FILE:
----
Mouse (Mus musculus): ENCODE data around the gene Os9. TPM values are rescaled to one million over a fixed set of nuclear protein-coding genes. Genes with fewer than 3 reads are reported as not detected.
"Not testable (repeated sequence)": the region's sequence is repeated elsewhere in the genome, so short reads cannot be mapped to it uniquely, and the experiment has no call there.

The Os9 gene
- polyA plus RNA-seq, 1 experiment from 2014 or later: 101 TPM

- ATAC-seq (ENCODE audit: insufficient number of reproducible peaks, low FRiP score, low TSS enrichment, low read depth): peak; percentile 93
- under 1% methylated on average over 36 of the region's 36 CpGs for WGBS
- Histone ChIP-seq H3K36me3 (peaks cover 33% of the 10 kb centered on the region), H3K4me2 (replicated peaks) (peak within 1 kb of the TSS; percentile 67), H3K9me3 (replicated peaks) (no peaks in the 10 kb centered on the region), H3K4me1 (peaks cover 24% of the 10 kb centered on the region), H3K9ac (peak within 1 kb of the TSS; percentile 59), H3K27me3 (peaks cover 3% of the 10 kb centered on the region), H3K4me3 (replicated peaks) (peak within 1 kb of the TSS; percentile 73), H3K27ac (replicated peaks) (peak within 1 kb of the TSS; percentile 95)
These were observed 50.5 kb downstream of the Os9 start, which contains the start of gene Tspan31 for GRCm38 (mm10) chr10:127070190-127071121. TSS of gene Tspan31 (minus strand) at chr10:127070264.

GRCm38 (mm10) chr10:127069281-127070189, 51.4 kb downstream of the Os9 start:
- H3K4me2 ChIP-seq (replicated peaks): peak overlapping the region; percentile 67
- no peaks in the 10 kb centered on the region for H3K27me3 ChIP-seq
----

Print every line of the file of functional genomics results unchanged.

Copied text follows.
Mouse (Mus musculus): ENCODE data around the gene Os9. TPM values are rescaled to one million over a fixed set of nuclear protein-coding genes. Genes with fewer than 3 reads are reported as not detected.
"Not testable (repeated sequence)": the region's sequence is repeated elsewhere in the genome, so short reads cannot be mapped to it uniquely, and the experiment has no call there.

The Os9 gene
- polyA plus RNA-seq, 1 experiment from 2014 or later: 101 TPM

- ATAC-seq (ENCODE audit: insufficient number of reproducible peaks, low FRiP score, low TSS enrichment, low read depth): peak; percentile 93
- under 1% methylated on average over 36 of the region's 36 CpGs for WGBS
- Histone ChIP-seq H3K36me3 (peaks cover 33% of the 10 kb centered on the region), H3K4me2 (replicated peaks) (peak within 1 kb of the TSS; percentile 67), H3K9me3 (replicated peaks) (no peaks in the 10 kb centered on the region), H3K4me1 (peaks cover 24% of the 10 kb centered on the region), H3K9ac (peak within 1 kb of the TSS; percentile 59), H3K27me3 (peaks cover 3% of the 10 kb centered on the region), H3K4me3 (replicated peaks) (peak within 1 kb of the TSS; percentile 73), H3K27ac (replicated peaks) (peak within 1 kb of the TSS; percentile 95)
These were observed 50.5 kb downstream of the Os9 start, which contains the start of gene Tspan31 for GRCm38 (mm10) chr10:127070190-127071121. TSS of gene Tspan31 (minus strand) at chr10:127070264.

GRCm38 (mm10) chr10:127069281-127070189, 51.4 kb downstream of the Os9 start:
- H3K4me2 ChIP-seq (replicated peaks): peak overlapping the region; percentile 67
- no peaks in the 10 kb centered on the region for H3K27me3 ChIP-seq